It has been a year of records for the UK electricity system. In May, it ran without coal-fired power for a fortnight for the first time since the industrial revolution. System operator National Grid then predicted another first — that 2019 would see more electricity generated from low carbon sources than from fossil fuels.
In December, it was the wind sector’s turn to take centre stage. As Storm Atiyah blustered over the British Isles, a new record for wind generation was reached; 16,162 MW at 5pm on Sunday December 8, equivalent to 44% of national demand.
These records are hard evidence that the UK electricity system is changing, and with ambitious decarbonisation goals having been adopted by government, can the day be far off when the system relies, if only for a short period, on 100% zero carbon resources for the very first time?
Given plans to expand renewable energy capacity, this day will almost certainly be reached. To get there, two basic components are required — low demand and high renewable energy output.
Electricity demand is typically lower in summer, overnight and at weekends rather than in the winter, daytime or week. So this might point to a sunny, but windy, summer weekend. However, the wind is generally much stronger in winter than summer.
Moreover, the growing role of offshore wind in the generation mix, means, as with Storm Atiyah, that it will more than likely be a windy weekend in winter that produces the record, when the UK’s offshore wind farms are close to their maximum capacity.
The UK’s peak electricity demand is between 50-55 GW in winter, but at times of low demand, it can drop below 25 GW.
In the early morning prior to the December 8 wind record, renewable energy was supplying more than half of demand, according to National Grid data, about 10 GW from wind, 2.5 GW from biomass and 0.5 GW from hydro power.
But looking forward, reaching that zero carbon moment depends on both the pace of new renewable energy capacity construction and the evolution of electricity demand.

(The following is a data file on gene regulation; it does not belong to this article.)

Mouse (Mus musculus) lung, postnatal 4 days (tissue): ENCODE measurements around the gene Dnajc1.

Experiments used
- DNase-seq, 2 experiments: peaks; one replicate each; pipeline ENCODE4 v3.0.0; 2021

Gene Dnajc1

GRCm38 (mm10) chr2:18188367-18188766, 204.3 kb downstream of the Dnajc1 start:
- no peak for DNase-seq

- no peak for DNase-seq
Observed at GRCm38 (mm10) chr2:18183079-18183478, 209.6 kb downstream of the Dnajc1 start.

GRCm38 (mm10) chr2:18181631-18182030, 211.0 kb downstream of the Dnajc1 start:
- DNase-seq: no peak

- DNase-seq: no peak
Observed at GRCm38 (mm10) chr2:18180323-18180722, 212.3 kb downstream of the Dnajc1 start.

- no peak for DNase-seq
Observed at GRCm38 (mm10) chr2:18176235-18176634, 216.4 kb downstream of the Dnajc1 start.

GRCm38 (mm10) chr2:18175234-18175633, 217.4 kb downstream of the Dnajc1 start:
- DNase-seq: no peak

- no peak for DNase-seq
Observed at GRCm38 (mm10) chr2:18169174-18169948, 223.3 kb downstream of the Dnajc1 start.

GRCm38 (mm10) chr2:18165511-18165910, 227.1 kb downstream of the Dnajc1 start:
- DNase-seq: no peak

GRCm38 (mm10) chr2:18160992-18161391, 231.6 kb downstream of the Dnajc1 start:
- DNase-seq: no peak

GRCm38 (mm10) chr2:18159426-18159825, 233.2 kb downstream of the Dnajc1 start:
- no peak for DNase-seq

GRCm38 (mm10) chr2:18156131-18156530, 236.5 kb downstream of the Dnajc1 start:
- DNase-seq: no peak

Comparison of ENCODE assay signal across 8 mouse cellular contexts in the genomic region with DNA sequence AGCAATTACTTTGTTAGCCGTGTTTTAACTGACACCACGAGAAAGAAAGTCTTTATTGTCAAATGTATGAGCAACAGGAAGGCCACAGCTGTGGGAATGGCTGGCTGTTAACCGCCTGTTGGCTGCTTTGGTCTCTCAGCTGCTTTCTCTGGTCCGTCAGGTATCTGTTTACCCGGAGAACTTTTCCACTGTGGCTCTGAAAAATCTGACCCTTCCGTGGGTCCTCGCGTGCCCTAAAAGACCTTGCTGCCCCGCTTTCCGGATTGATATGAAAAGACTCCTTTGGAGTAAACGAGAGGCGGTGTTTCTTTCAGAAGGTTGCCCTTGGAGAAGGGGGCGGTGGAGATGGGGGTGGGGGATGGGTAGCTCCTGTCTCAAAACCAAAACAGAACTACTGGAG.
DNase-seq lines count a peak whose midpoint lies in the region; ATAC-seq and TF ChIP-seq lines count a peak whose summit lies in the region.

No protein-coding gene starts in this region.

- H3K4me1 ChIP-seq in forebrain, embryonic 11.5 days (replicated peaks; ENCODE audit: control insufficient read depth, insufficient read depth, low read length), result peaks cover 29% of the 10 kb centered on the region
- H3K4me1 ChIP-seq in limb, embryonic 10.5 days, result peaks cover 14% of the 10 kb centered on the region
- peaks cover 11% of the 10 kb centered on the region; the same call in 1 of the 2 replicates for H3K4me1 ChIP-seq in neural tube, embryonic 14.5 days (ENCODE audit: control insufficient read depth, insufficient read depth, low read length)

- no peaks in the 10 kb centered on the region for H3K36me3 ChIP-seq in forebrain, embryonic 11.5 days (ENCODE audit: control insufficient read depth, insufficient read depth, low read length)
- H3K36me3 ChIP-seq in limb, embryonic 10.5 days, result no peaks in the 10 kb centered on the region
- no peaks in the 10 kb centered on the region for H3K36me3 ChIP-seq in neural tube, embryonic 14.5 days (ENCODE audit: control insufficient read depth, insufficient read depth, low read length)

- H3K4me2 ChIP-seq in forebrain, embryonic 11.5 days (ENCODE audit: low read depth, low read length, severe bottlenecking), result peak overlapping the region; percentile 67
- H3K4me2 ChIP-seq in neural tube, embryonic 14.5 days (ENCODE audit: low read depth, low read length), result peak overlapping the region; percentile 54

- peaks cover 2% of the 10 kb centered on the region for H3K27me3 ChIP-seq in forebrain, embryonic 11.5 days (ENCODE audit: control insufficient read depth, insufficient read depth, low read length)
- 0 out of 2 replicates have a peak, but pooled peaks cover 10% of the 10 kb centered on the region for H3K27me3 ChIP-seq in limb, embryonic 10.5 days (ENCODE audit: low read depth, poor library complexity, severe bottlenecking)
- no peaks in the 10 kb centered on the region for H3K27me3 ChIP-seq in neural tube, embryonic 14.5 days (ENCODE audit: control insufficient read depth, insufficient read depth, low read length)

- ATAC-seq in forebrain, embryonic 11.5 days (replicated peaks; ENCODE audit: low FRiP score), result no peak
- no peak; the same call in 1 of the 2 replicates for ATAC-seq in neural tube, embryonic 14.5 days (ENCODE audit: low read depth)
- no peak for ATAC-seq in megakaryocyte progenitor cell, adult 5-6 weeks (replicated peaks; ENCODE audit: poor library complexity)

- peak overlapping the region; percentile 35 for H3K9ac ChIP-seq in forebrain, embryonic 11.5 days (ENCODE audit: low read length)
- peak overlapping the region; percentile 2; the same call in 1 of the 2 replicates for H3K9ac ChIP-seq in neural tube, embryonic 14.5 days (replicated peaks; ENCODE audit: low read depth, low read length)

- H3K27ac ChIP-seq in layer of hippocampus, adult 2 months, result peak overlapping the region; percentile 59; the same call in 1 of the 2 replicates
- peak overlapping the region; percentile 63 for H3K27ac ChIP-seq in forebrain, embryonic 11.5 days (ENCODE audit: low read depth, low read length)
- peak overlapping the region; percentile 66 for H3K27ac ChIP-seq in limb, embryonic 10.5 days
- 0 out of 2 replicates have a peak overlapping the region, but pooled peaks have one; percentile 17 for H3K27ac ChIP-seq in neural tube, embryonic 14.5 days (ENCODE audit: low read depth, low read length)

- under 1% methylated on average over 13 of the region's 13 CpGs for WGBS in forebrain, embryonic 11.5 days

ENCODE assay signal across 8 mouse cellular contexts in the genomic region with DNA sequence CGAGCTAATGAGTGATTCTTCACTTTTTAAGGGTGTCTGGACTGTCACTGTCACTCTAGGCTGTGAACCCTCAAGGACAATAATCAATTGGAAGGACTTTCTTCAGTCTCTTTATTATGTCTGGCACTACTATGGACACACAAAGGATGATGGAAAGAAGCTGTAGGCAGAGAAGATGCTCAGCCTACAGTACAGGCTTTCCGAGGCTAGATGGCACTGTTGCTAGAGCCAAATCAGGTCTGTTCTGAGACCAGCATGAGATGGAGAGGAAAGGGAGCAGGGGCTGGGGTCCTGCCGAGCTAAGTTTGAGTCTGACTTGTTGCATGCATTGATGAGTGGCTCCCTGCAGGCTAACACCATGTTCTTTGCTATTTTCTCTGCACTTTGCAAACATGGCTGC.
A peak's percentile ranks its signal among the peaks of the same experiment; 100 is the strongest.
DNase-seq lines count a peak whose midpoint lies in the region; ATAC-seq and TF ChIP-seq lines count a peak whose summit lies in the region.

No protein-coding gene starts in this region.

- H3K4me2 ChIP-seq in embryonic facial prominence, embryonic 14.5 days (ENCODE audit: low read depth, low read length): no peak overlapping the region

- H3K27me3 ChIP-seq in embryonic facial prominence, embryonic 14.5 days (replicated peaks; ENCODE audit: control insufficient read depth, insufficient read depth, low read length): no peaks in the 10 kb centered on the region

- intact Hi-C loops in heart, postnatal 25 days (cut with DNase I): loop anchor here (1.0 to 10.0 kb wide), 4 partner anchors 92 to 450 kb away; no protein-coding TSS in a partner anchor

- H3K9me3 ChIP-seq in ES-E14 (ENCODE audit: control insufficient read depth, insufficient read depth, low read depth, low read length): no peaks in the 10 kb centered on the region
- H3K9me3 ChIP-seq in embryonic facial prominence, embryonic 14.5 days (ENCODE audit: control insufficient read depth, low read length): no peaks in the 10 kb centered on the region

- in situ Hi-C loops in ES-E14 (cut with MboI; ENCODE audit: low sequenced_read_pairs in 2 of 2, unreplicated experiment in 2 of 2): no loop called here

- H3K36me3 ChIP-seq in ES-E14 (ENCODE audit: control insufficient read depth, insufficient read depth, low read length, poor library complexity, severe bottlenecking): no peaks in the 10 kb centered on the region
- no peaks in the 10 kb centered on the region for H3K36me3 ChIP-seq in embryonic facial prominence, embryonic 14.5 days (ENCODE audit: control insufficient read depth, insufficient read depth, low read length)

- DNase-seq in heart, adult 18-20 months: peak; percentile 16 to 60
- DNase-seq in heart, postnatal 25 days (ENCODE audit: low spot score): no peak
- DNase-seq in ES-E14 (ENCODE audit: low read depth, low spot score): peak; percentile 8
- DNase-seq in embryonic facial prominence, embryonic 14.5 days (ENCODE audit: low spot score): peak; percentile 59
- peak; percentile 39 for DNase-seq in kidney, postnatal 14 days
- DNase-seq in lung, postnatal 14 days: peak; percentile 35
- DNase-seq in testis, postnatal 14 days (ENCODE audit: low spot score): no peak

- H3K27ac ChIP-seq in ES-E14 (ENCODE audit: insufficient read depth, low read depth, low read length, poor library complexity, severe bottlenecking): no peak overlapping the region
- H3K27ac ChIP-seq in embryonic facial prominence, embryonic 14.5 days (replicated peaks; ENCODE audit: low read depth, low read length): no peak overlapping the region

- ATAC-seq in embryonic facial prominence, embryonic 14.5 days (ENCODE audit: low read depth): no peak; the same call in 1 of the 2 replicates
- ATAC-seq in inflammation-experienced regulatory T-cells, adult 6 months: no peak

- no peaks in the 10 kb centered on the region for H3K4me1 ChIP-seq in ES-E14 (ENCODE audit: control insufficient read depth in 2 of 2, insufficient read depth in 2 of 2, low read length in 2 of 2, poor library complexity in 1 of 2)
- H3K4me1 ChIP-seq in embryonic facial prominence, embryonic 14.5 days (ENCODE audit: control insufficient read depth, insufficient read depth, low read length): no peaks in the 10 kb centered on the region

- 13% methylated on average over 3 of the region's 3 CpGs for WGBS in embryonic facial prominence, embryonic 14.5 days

Both peak and baseload electricity demand are expected to rise as decarbonization efforts accelerate. The reason for this is that reducing greenhouse gas emissions from heating and from transportation means switching from gas-fired heating to electricity or renewable heating, and from gasoline and diesel-fuelled engines to electric cars.
In its annual Future Energy Scenarios report, published in July, National Grid suggested that peak electricity demand could rise by as much as 8 GW by 2030 as a result of increased electric car use. As many people will charge their vehicles overnight, this will also impact baseload power requirements.
The UK currently has about 20 GW of wind capacity, of which about 8 GW is offshore. The government wants offshore wind capacity to reach 40 GW by 2030, while onshore wind construction has slowed. As a result, it is offshore wind which is likely to take the UK to its first 100% renewable record, with solar playing only a bit part given the likelihood the record will occur on a windy winter weekend night.
|Wind farm||Expected online date||Additional capacity (GW)||Cumulative capacity (GW)|
|East Anglia 1, Hornsea 1||2020||1.932||10.703|
|Moray East, Hornsea 2||2022||2.336||13.899|
|Neart na Gaoithe||2023||0.448||14.347|
|Cr. Beck A Dogger Bank||2024||1.2||15.547|
|Cr. Beck B Dogger Bank, Dogger Bank Teeside A, Seagreen||2025||3.475||19.022|
Generation from biomass will play an important role, however, having been on a rising trend over the last decade of more than 14% a year in terms of power generated.
Based on these trends – rising biomass generation, increased offshore wind capacity and electric car use loaded more towards the end of the forecast period — around 7-8 GW of new offshore wind will be required to get that first 100% zero carbon moment.
The construction pipeline suggests the record will be broken well before 2030. Next year should see the 1.2 GW Hornsea One and the 714 MW East Anglia One offshore wind farms both come online. These will be followed by Triton Knoll in 2021 and Moray East and Hornsea 2 in 2022.
With the addition of Neart na Gaoithe and the Cryeck Beck A Dogger Bank in 2024, the UK will finally be in range of zero carbon electricity, perhaps in time for Christmas 2025. It will be an important step in the progression to a fully decarbonised system and a major milestone for a G7 economy.